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Input Devices Technology

Researchers Debut Barcode Replacement 185

eldavojohn writes "MIT Researchers have unveiled a new potential replacement for barcodes. Using an LED covered with a tiny mask and a lens, these new bokodes can be processed by a standard mobile phone camera and can encode thousands of times more information than your average barcode. New applications are being dreamed up by the team. Dr. Mohan of MIT said, 'Let's say you're standing in a library with 20 shelves in front of you and thousands of books. You could take a picture and you'd immediately know where the book you're looking for is.'"
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Researchers Debut Barcode Replacement

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  • by FooAtWFU ( 699187 ) on Monday July 27, 2009 @11:52AM (#28838299) Homepage
    I think libraries, cereal boxes and cell-phone-readers alike are going to be more interested in QR codes [].
  • by localman57 ( 1340533 ) on Monday July 27, 2009 @12:29PM (#28839069)
    A bar code can be somewhat dirty or damaged and still work. I'm thinking that the first time some snotty-nosed little kid walks into the children's section of the library, he'll probably wipe out the ability of dozens of books to be scanned with his mucus-mist.
    It seems to me that even a small obstruction, dust, or damage to the led lens would wipe out a lot of the displable data of this led device.
  • by Danse ( 1026 ) on Monday July 27, 2009 @12:52PM (#28839503)

    but still stupidly expensive next to the near nothingness of a standard barcode.

    its lunacy

    That depends entirely on the application though. For uses that would require vastly larger amounts of data than a barcode or even QR code can convey, the bokode could be well worth the cost. It just depends on the return you're going to get from it. I think the case for putting them on cereal boxes is probably not a good one, but the example of using them on storefronts and buildings to allow information to be conveyed to services like Google would be a fantastic use for them.

  • by jhoger ( 519683 ) on Monday July 27, 2009 @01:16PM (#28839917) Homepage

    RFID is very appropriate for this. It's short range... you just need to walk your reader by the stack it will tell you if it's there or not. That is, it's a heuristic that tells you whether you need to bother looking closer, which presumably would save time.

    Also, the reader + database could tell you if you are near a book which is in the wrong place, and which book it is. Then you look closer, pull the problem book for re-shelving.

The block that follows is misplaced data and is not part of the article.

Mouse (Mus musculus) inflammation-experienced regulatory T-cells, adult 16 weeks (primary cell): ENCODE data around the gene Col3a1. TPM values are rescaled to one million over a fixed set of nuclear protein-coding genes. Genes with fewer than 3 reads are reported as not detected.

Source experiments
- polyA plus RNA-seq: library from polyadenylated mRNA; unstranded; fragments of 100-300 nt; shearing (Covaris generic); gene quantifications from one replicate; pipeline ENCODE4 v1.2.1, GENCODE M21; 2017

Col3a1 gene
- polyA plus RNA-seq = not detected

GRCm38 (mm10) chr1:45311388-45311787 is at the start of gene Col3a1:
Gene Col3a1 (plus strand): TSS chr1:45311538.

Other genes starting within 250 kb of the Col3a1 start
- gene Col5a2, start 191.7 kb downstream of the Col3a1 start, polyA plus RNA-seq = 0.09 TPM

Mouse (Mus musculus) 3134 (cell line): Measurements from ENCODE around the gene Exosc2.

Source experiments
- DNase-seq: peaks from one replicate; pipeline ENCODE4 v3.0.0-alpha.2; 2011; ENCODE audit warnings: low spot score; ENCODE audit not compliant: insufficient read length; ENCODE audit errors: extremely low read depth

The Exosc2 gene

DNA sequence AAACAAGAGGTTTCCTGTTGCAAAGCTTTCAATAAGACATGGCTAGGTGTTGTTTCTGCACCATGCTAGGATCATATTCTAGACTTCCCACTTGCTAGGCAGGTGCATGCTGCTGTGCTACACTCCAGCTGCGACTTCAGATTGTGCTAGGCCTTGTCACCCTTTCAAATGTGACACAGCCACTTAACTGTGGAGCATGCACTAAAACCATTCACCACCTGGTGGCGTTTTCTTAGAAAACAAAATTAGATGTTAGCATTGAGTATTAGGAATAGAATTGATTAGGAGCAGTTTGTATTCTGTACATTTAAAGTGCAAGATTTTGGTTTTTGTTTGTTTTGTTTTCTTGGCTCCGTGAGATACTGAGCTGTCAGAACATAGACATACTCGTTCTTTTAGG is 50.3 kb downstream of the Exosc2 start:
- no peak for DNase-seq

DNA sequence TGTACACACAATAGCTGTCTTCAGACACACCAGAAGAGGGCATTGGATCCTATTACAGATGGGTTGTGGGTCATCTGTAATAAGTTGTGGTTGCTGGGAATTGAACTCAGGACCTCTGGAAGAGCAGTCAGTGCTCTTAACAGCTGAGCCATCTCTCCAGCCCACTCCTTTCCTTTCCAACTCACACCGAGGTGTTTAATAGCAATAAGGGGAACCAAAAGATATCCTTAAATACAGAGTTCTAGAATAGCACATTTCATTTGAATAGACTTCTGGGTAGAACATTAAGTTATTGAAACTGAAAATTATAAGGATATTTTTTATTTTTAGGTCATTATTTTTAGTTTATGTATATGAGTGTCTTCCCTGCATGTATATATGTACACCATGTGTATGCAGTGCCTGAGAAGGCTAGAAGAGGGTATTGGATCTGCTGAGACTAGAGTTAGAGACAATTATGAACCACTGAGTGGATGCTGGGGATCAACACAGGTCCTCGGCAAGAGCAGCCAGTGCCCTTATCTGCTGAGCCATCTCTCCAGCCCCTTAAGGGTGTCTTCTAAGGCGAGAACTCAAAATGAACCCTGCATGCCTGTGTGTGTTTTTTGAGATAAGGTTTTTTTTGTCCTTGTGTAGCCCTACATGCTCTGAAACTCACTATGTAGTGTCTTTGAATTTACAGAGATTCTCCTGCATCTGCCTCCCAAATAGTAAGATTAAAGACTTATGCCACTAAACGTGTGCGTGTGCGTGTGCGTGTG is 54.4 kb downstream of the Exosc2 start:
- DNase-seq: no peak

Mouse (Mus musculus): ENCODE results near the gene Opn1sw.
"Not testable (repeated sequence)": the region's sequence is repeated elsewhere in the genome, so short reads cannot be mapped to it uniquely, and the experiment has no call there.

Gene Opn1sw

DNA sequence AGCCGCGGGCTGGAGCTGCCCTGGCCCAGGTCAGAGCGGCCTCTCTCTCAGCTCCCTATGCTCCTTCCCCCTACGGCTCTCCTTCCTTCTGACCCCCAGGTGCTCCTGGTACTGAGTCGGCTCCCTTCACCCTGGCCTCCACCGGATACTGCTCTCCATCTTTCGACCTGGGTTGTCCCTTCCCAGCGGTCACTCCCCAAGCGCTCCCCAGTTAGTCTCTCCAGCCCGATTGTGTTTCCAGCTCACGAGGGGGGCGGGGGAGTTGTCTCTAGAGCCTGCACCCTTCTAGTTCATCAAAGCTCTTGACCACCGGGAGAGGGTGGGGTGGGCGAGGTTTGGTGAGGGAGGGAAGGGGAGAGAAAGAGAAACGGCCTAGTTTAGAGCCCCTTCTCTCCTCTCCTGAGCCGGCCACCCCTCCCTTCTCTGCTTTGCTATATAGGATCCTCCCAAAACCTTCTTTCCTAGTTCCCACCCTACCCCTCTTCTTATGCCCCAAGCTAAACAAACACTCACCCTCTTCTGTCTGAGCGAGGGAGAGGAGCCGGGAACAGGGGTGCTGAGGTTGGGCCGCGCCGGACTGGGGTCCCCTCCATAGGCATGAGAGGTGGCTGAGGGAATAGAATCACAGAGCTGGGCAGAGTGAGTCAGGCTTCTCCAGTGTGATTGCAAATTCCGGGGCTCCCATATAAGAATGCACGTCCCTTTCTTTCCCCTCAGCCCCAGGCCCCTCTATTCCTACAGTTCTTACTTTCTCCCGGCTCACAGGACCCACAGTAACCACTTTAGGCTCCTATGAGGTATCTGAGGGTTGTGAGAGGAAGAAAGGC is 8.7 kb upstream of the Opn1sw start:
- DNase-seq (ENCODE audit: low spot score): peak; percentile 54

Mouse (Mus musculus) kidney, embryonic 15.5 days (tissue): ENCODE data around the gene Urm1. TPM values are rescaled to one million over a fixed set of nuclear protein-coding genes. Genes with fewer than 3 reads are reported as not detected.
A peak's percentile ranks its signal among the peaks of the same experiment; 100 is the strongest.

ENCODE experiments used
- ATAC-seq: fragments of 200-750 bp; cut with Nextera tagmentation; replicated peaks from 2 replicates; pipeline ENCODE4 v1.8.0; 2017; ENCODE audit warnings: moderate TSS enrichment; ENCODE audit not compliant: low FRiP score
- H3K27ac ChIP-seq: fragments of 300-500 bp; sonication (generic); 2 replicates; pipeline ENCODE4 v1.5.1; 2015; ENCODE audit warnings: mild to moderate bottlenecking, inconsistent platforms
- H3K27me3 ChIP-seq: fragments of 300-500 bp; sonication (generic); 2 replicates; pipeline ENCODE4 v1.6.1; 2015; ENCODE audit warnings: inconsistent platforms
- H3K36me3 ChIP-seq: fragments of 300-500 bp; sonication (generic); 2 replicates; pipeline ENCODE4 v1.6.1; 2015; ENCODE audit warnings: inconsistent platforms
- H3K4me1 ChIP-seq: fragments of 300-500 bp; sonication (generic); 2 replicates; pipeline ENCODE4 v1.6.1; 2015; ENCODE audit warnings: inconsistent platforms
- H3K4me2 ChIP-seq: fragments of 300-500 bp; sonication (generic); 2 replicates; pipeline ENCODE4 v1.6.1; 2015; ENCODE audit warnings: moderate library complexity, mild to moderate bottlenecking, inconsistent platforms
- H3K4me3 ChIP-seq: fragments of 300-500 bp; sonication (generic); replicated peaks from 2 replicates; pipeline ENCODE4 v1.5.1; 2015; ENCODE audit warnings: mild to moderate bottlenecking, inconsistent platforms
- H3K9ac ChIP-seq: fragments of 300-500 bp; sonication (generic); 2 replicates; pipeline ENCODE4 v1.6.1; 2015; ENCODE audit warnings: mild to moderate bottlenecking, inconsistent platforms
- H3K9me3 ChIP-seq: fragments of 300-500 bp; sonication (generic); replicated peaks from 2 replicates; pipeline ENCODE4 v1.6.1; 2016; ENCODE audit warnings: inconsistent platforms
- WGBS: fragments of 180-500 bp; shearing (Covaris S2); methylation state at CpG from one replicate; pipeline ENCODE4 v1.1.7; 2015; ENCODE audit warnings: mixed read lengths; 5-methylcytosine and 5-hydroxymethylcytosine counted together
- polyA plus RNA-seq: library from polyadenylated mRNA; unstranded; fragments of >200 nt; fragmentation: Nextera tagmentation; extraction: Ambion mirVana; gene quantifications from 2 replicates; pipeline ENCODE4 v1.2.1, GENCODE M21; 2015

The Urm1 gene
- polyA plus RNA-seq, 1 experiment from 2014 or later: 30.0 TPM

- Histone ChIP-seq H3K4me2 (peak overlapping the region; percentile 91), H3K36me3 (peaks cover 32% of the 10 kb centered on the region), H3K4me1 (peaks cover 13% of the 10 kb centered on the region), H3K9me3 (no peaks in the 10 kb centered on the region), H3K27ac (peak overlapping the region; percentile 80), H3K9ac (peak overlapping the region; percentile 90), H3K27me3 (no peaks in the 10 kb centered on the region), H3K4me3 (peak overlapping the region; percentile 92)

• by karstux ( 681641 ) on Monday July 27, 2009 @01:36PM (#28840347) Homepage

    The Bokode pose estimate seems quite stable indeed, but then the comparison pose estimate (the "G" in the black square) seems to be willfully bad. I've seen better than that, if maybe not quite as stable as the Bokode example, with traditional 2D code matrices.

    Unfortunately, the 2-camera rig that they use (one focused at the scene, one at infinity) isn't exactly standard. And it probably won't work with cell phone cameras at all, since these are fixed-focus. Finally, if the camera has to move around a whole lot before it has seen the whole code, it probably isn't going to take off as a barcode replacement. Information at a glance is important in that area.

    Besides, I don't really see the need to visually encode a whole lot of information on an object. A small reference ID or an URL is enough, then anything can be looked up online without size restraints.

  • by purpledinoz ( 573045 ) on Monday July 27, 2009 @04:13PM (#28842913)
    In Japan, all ads are tagged with a QR code (see parent link). All mobile phones can read this code via the mobile phone camera, and will refer you to more information via the internet. Even Big Macs are tagged with these codes, so you can look up nutritional information. Although this technology is cool, we can already do this with current technology, and it's already proven to work! What's even cooler with these Japanese mobile phones, is that you can even take picture of Japanese text, it will read it and convert it to text, which you translate over the internet. WTF doesn't the rest of the world that this technology!?!?

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